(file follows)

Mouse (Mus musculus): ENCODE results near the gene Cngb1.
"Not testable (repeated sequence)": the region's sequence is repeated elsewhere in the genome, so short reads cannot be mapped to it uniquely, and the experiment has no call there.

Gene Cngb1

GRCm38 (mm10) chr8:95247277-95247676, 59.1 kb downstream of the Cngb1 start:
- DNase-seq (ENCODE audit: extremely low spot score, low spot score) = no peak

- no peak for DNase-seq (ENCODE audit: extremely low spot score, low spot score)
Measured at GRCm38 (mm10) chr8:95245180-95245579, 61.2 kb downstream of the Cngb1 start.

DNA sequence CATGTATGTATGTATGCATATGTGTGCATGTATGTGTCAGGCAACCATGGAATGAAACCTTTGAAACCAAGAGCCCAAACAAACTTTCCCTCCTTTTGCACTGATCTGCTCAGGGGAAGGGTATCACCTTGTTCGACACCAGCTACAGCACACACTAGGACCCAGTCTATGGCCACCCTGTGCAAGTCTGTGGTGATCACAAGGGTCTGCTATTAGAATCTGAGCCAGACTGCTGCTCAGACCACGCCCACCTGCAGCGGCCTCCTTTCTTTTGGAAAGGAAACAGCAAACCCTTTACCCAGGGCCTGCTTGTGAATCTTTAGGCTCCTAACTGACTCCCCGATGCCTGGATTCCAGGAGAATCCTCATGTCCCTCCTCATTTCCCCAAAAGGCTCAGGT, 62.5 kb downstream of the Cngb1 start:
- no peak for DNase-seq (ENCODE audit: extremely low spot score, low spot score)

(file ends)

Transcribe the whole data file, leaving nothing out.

Mouse (Mus musculus): ENCODE results near the gene Cngb1.
"Not testable (repeated sequence)": the region's sequence is repeated elsewhere in the genome, so short reads cannot be mapped to it uniquely, and the experiment has no call there.

Gene Cngb1

GRCm38 (mm10) chr8:95247277-95247676, 59.1 kb downstream of the Cngb1 start:
- DNase-seq (ENCODE audit: extremely low spot score, low spot score) = no peak

- no peak for DNase-seq (ENCODE audit: extremely low spot score, low spot score)
Measured at GRCm38 (mm10) chr8:95245180-95245579, 61.2 kb downstream of the Cngb1 start.

DNA sequence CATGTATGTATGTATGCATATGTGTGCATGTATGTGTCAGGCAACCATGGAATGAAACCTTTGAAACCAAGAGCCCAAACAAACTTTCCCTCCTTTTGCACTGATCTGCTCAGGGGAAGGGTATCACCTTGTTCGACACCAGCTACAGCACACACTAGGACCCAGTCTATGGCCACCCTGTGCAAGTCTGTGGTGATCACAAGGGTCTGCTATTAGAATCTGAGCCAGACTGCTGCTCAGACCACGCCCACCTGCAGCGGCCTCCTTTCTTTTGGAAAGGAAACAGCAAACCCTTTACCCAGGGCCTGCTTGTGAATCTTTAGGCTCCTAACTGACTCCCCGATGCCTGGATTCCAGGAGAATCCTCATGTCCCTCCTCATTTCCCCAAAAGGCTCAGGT, 62.5 kb downstream of the Cngb1 start:
- no peak for DNase-seq (ENCODE audit: extremely low spot score, low spot score)